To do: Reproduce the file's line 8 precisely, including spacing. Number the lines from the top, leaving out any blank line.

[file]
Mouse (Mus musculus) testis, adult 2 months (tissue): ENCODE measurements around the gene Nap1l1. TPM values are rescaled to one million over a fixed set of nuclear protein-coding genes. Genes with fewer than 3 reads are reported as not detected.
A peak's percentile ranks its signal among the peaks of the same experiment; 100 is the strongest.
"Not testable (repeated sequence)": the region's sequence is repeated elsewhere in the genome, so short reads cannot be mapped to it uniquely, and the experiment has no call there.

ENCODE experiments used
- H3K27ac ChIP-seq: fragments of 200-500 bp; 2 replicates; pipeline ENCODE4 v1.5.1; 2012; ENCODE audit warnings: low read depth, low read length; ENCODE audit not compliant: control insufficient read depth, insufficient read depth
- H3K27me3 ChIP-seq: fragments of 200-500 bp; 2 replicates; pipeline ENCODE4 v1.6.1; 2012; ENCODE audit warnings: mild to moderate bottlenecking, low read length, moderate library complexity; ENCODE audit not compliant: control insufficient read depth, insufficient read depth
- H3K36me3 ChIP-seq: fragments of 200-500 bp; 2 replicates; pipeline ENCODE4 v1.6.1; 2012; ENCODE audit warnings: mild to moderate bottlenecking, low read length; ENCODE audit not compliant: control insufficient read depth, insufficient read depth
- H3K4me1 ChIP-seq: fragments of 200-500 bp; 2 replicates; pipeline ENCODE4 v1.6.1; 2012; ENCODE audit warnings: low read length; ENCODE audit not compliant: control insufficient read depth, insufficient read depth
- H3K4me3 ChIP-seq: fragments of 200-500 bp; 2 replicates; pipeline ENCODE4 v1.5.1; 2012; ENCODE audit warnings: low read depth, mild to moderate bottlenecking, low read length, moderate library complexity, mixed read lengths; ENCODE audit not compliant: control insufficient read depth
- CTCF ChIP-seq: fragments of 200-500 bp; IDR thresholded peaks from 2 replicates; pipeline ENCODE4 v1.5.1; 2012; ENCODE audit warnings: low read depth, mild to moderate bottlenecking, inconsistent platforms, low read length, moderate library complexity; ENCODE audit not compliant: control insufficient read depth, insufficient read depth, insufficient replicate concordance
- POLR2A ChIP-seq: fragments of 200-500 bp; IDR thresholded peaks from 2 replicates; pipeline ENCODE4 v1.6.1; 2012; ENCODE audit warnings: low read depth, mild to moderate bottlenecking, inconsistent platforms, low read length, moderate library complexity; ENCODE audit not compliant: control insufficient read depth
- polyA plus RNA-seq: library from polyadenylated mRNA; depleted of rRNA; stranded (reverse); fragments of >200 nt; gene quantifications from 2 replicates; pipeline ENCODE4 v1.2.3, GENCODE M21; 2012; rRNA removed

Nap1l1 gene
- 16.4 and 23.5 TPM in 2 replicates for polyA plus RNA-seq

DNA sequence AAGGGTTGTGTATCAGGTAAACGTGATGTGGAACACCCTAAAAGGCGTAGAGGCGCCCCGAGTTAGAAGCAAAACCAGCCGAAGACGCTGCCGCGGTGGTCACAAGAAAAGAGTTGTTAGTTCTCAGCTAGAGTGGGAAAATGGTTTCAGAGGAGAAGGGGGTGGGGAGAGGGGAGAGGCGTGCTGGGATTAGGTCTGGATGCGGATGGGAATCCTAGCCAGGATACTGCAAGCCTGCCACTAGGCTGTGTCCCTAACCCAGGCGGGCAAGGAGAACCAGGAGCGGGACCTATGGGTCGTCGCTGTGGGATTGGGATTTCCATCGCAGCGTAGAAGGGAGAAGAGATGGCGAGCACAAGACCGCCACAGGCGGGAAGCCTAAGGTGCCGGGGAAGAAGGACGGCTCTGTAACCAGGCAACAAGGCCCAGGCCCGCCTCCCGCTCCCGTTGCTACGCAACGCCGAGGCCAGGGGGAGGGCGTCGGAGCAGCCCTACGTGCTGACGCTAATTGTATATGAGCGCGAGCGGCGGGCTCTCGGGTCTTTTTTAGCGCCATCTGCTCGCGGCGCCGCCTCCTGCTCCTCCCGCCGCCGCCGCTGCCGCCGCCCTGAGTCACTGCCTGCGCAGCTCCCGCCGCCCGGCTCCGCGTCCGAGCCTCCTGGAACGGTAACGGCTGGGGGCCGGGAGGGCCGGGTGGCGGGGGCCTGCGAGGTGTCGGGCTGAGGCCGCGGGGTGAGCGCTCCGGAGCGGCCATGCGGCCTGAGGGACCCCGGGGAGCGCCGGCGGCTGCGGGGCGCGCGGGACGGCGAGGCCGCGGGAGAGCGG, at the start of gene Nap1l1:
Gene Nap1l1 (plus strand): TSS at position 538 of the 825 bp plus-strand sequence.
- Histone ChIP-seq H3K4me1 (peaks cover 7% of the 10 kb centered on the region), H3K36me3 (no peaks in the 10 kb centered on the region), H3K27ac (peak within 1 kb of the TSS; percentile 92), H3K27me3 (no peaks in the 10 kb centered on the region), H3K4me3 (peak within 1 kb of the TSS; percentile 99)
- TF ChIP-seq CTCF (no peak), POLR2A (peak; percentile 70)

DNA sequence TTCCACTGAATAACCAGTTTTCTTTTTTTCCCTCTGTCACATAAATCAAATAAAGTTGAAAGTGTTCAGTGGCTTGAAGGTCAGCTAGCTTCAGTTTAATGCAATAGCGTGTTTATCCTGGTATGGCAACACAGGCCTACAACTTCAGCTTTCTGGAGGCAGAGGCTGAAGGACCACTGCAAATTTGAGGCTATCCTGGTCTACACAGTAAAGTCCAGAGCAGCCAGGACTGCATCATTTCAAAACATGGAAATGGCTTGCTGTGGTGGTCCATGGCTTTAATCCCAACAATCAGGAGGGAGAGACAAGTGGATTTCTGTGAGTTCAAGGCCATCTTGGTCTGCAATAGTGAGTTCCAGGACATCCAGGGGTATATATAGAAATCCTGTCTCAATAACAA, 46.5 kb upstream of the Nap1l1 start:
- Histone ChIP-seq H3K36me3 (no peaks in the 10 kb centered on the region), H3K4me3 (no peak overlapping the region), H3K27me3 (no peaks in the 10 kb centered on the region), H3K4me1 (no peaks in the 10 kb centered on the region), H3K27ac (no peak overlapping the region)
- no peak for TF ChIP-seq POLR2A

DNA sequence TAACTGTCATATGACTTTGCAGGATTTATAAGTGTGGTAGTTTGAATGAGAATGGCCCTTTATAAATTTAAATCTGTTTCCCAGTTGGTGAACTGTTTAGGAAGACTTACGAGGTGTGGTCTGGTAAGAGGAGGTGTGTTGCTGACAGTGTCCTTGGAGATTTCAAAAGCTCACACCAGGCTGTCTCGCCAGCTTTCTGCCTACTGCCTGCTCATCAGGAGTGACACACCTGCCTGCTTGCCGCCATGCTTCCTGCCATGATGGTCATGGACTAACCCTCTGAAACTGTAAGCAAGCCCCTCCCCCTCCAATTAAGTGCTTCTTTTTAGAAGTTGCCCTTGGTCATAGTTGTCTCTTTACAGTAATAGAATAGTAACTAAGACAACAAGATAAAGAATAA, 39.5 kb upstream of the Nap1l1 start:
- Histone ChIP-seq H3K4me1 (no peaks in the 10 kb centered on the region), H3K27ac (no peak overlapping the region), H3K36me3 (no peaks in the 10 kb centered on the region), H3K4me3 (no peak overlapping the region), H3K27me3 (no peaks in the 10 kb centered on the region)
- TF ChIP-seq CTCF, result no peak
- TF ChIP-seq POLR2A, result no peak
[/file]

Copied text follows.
- H3K4me1 ChIP-seq: fragments of 200-500 bp; 2 replicates; pipeline ENCODE4 v1.6.1; 2012; ENCODE audit warnings: low read length; ENCODE audit not compliant: control insufficient read depth, insufficient read depth